Complaining runs the risk of making you look like a miserable crank.
Only, a recent problem that I bumped into while trying to install SQL Server Management Studio 2008 R2 on my workstation highlights a time-consuming, expensive, and recurring theme of versioning and incompatibility between Visual Studio and SQL Server that really needs to be addressed.
Specifically, I'm not writing so much about a single problem that caused me grief—but a manifestation of a trend that just seems to keep getting worse. Specifically, my beef in this case has to do with the ways in which the most recent versions of Visual Studio and SQL Server's management and development tools consistently manifest costly and problematic incompatibilities.
Installation of SSMS 2008 R2 Failed
By way of background, my workstation has Visual Studio 2008 (SP1) and Visual Studio 2010 running on it—because I still have some clients using VS2008 solutions. I also have SQL Server Management Studio 2008 installed because that's what I use to connect to my own development databases (on my dev server) and to some of my more regular clients' SQL Servers as well.
I also have a number of virtual machines (using VMware Workstation) on my desktop that I use to connect to clients' servers via VPN. And, since some of my clients are using SQL Server 2008 R2, I also have a VM with SQL Server Management Studio 2008 R2 installed.
With SQL Server Management Studio 2008 R2 successfully running on a VM, I haven't really felt the need to put it on my workstation. That and I've just worried about any issues or problems that would come from trying to put SQL Server Management Studio 2008 R2 on my box. But yesterday I asked myself: "how bad could it be, especially if I've just done a full system backup?"
Well, it turns out that trying to install SSMS 2008 R2 on my workstation didn't mess anything up.
But it also wouldn't install.
During installation, the installer started off by performing some compatibility checks. Imagine my surprise then when SSMS 2008 R2 complained about two problems that make absolutely no sense.
First, the installer complained about finding Visual Studio 2008 on my computer—without SP1. I've complained a number of times (even in this column) about how insanely hard it is to get Visual Studio 2008, SQL Server Management Studio 2008, and SP1 all living (happily) on the same box. More importantly, the only reason I have all three running on my box together now is because I rebuilt my machine a few months ago to make sure I'd be able to get those three things running on my box at the same time. And I've definitely got SP1 installed (it shows up on the About/Splash page for VS2008, and it's in the Add/Remove Programs listing as well).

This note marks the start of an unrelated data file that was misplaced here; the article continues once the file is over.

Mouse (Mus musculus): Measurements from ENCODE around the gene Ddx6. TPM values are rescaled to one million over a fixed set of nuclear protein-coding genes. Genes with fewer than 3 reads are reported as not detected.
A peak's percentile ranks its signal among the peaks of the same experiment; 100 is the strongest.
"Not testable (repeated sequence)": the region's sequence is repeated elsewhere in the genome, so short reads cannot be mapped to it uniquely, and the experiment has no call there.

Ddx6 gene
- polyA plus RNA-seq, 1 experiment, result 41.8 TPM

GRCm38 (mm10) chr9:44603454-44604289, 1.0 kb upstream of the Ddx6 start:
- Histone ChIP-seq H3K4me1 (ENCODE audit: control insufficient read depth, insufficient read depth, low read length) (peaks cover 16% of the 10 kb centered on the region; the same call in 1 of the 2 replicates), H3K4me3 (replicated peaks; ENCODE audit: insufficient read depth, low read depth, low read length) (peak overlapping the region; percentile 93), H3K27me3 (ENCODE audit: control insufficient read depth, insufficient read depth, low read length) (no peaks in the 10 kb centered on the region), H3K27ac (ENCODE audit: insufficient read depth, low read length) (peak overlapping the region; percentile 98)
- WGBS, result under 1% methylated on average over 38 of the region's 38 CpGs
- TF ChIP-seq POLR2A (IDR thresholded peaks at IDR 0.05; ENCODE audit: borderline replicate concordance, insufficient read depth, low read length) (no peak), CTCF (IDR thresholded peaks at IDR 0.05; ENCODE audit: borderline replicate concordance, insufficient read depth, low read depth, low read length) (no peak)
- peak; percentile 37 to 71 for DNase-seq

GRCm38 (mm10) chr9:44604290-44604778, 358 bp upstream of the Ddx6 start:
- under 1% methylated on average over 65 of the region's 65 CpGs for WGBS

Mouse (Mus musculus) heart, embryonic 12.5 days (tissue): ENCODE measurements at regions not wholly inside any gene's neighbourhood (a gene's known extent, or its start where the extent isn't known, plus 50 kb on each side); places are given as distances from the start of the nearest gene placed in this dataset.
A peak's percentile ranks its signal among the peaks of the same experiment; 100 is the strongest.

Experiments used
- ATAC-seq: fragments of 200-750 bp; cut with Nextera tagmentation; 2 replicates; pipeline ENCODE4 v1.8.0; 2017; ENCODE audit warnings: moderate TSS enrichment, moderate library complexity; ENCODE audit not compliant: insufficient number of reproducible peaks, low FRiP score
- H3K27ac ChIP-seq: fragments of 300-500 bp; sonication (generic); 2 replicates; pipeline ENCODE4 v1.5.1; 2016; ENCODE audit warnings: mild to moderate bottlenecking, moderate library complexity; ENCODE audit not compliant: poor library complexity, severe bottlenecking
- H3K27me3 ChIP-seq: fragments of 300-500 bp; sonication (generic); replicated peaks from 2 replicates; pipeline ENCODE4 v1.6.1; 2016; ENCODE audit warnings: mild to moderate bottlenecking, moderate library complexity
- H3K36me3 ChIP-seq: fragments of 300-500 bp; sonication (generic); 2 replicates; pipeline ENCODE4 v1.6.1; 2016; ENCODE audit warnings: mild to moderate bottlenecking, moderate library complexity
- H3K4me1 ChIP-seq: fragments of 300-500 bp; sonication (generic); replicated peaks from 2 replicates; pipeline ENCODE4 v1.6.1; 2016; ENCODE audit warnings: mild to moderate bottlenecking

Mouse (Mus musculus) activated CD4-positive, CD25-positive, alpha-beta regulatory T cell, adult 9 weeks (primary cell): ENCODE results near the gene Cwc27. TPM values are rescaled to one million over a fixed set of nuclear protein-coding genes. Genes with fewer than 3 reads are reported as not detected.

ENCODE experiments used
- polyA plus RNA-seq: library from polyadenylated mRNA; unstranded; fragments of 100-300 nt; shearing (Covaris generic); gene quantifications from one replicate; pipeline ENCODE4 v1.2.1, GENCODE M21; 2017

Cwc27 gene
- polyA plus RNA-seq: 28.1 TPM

Yet, the installer for SQL Server Management Studio 2008 R2 doesn't detect SP1. I can only begin to image how much fun I'll have troubleshooting that one.
Likewise, the same installer tells me I've got SQL Server 2005 Express tools installed. Huh? What? Seriously? Since I just repaved this box a few months ago, I'm sure I've never had SQL Server 2005 on this machine. Nor does anything with 2005 even get listed in the Add/Remove programs listing.
Yes, I'm sure I could probably google these issues and find some workarounds that folks in the community have figured out. But, ultimately, that's something I really shouldn't have to do. My workstation is running Windows 7. It's never had beta versions of Visual Studio or SQL Server on it.
Moreover, if this were just about reformatting my machine to start over from scratch, that would be one problem. But my gripe with that "necessity" is that there's nothing out of the ordinary with my workstation. Instead, what I'm bumping into here is just another manifestation of a recurring theme where it seems like Microsoft is totally dropping the ball when it comes to putting the latest versions of Visual Studio and SQL Server Management Studio on the same workstations.
Not an Isolated Incident
The problem I bumped into when trying to install SSMS 2008 R2 is more than just an isolated issue. In fact, compatibility problems between Visual Studio and SQL Server's client tools are so commonplace now that it sadly didn't come as a surprise when I ran into problems trying to install SSMS 2008 R2 on my workstation.
Moreover, this isn't just a problem for application developers—or even for application developers like me who spend gobs of time in SQL Server Management Studio. Instead, this is a problem that manifests itself over and over again in a lot of really ugly ways for business intelligence (BI) developers as well. And I guess the reason I bring all this up in an article is because I get the sense that Microsoft isn't doing enough to address these problems.
Again, complex software is complex, and there are going to be issues. But when the same problems with versioning between Visual Studio and SQL Server keep cropping up in each successive release (Visual Studio 2008 and SQL Server Management Studio 2008 being the only exception since 2003), you'd expect someone at Microsoft to take note and figure out ways to prevent these issues from regressing into subsequent releases. But from what I've seen (with the exception of the 2008 releases), they're quite blind to this issue.